Impertinent Questions

As I ponder the twin taxpayer shakedowns of the “stimulus” bill and “Son of TARP,” a couple of impertinent questions cross my mind.

First, has anyone else noticed that the two places the president has visited to pimp the stimulus are poster children not only for economic hardship, but for malinvestment?

Today the president visits Lee County, Florida — home to a stunning overbuild of single-family homes.  Southwest Florida might well be the epicenter of this bubble, and Lee County might have it worst in that region.  Lee County was where people built and bought when they couldn’t afford to build or buy in Collier County next door.  Can’t afford Naples?  There’s always Fort Myers.  Easy financing available.

The unspoken assumption behind the president’s visit — and much of the thinking of his advisers — is that a “floor” must be put under housing prices.  That is, the only way to make the “American dream” accessible to more people is with cheaper credit.  Perish the thought that cheaper housing would be the better route, that supply and demand should be allowed to do their thing and home prices should fall back to a level of three or four times annual income.  Can’t have that.  People might actually pay off their mortgages instead of rolling over the debt.

Yesterday the president visited Elkhart, Indiana , a place I know a little about; it was one of my stops along the way during my previous career.  The main industry is the manufacture of recreational vehicles.

Ponder the bonus irony; not only does the president want his “stimulus” to spur more people to buy recreational vehicles (presumably with cheaper credit, just like houses), he wants to bolster an industry that’s the epitome of the gas-guzzling culture he criticized during the campaign.  But contradictions matter little to panicked politicians in the midst of a bursting bubble.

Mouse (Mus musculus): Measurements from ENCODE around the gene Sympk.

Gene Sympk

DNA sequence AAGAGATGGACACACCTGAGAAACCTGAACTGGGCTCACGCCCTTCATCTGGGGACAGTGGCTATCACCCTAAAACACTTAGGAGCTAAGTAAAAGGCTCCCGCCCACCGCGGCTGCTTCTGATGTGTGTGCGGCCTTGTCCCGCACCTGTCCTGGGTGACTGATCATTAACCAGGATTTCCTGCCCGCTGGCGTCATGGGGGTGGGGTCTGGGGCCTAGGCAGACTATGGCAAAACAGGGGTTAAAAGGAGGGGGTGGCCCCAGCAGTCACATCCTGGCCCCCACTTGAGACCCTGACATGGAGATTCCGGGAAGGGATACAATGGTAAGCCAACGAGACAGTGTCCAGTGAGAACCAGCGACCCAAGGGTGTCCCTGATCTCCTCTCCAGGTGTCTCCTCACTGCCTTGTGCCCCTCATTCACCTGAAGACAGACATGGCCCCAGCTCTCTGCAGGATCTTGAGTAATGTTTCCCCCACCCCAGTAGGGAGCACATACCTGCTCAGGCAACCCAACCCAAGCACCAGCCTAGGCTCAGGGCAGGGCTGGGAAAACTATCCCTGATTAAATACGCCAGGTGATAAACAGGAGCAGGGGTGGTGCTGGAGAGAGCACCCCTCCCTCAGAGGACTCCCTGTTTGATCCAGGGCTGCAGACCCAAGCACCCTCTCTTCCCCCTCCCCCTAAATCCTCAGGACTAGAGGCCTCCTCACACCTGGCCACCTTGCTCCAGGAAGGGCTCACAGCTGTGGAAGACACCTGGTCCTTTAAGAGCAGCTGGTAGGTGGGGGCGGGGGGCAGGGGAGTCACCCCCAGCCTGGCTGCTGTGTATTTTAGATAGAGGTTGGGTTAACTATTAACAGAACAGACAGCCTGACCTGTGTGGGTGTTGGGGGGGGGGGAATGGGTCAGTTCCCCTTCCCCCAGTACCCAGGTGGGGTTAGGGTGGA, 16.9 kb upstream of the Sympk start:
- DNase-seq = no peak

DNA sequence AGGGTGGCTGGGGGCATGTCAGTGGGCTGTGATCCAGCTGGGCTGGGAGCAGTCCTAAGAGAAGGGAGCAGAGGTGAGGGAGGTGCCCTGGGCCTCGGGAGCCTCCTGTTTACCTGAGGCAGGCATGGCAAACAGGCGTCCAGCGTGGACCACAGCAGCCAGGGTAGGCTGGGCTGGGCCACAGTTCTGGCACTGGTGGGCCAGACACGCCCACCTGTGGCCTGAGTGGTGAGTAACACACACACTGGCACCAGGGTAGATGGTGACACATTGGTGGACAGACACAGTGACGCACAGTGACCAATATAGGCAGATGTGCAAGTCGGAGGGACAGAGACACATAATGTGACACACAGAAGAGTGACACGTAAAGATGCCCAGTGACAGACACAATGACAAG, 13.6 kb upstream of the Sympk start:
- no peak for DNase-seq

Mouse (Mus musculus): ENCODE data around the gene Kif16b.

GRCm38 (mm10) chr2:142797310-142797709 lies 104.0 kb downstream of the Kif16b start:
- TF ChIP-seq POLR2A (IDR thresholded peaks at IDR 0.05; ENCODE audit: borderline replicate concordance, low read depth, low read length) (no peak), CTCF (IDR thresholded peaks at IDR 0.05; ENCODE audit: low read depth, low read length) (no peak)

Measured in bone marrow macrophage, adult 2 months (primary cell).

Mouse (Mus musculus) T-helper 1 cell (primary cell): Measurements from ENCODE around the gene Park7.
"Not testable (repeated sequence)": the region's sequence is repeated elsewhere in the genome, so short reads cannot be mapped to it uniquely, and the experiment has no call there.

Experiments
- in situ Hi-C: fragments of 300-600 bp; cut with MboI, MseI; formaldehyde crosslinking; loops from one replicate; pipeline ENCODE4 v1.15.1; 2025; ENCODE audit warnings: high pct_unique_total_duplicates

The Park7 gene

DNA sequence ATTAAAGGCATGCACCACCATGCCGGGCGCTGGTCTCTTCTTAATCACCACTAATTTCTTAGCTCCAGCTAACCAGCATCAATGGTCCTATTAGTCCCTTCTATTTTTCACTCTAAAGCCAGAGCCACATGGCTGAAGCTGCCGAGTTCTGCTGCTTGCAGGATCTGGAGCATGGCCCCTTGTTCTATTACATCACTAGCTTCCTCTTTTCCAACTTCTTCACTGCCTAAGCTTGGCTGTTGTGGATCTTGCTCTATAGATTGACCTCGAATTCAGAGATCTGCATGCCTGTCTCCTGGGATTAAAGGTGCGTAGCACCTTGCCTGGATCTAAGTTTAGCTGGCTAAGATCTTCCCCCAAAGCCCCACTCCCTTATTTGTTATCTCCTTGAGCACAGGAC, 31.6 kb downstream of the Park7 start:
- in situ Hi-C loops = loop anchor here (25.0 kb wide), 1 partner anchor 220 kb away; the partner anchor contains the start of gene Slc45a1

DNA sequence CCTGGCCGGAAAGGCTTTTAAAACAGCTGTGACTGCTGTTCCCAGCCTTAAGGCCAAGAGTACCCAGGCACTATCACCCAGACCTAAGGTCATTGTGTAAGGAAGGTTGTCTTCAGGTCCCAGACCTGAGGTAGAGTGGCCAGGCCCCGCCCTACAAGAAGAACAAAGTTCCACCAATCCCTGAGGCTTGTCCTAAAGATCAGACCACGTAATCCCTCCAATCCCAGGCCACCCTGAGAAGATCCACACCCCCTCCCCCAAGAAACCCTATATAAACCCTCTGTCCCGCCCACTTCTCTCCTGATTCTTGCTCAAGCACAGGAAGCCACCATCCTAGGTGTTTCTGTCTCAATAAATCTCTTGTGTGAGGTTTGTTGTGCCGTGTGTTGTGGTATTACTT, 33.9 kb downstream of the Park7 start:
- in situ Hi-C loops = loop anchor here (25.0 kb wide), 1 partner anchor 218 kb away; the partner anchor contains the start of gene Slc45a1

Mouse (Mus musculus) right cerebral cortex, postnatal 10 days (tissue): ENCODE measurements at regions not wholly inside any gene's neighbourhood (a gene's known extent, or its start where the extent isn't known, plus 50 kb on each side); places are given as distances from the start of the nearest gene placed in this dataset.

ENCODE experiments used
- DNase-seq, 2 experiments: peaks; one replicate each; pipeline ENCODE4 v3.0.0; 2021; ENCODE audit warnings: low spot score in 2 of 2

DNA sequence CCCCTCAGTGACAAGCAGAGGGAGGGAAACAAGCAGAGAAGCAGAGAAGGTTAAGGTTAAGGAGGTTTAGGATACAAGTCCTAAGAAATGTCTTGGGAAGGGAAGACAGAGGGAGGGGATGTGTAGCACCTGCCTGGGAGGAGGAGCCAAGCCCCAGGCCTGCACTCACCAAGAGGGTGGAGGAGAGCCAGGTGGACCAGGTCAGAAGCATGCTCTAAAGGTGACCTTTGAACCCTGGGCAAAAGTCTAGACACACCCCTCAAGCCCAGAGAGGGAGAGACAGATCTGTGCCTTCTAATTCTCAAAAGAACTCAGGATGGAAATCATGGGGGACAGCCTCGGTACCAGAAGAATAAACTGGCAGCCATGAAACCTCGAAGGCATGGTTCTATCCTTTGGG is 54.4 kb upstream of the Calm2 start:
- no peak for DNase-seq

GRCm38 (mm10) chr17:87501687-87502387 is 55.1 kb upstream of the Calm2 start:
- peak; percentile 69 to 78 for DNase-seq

The other question I have this morning is about “Son of TARP,” which Treasury Secretary Tim Geithner unveils today:  Does Congress have any say-so about this monstrosity?  Or did the original bailout bill hand so much authority to Treasury that Geithner has a free hand to do whatever he wants?

It’s really breathtaking to read establishment media coverage of this; there’s almost no mention of the role of the legislative branch.  It’s as if this whole bankster bailout is strictly within the purview of the executive branch and that’s the proper and normal order of things.

A clue to the answer lies in a Financial Timesanalysis that says, referring to the president’s news conference last night, “Politics forbade Mr Obama from disclosing when, or whether, he will return to Congress to ask for many hundreds of billions more in financial bail-out funds – as he will almost certainly be compelled to do in the very near future.”

The same story also puts a price tag on what Geithner will announce today: $350 billion. That indicates whatever he’ll announce pertains only to how the second half of the original TARP money will be spent.  But that flies in the face of the Wall Street Journal,which says, “The expanded effort could see as much as $2 trillion in financing flowing through the system, according to Congressional officials briefed Monday night.”

So I guess Geithner’s announcement will be two-pronged; first, how to spend the other $350 billion of the original TARP, and second, to lay out the broad outlines of TARP II, price tag TBA, pending Congressional approval.  Or something like that.  Should I really have to read multiple sources to get a handle on something that basic?

I also see in the FT article confirmation of what I said on Friday, that Geithner has one shot at this:  “[Obama] hinted that he understood precisely what everyone in Washington is thinking – that if the financial bailout fails this time round, then his presidency could turn into a sinking ship soon after its launch. ‘Let’s get this right,’ Mr Obama said. ‘Let’s create a template in which we’re restoring market confidence.’

That Obama and Geithner risk being seen as a Keystone Kops continuation of George Bush and Hank Paulson is merely implied.

Update: It’s now nearly noon EST.  The Dow has dropped 200 points since Geithner’s mug appeared on TV at 11.  It’s like Paulson all over again, but worse — because Geithner hasn’t even started revising his own plan.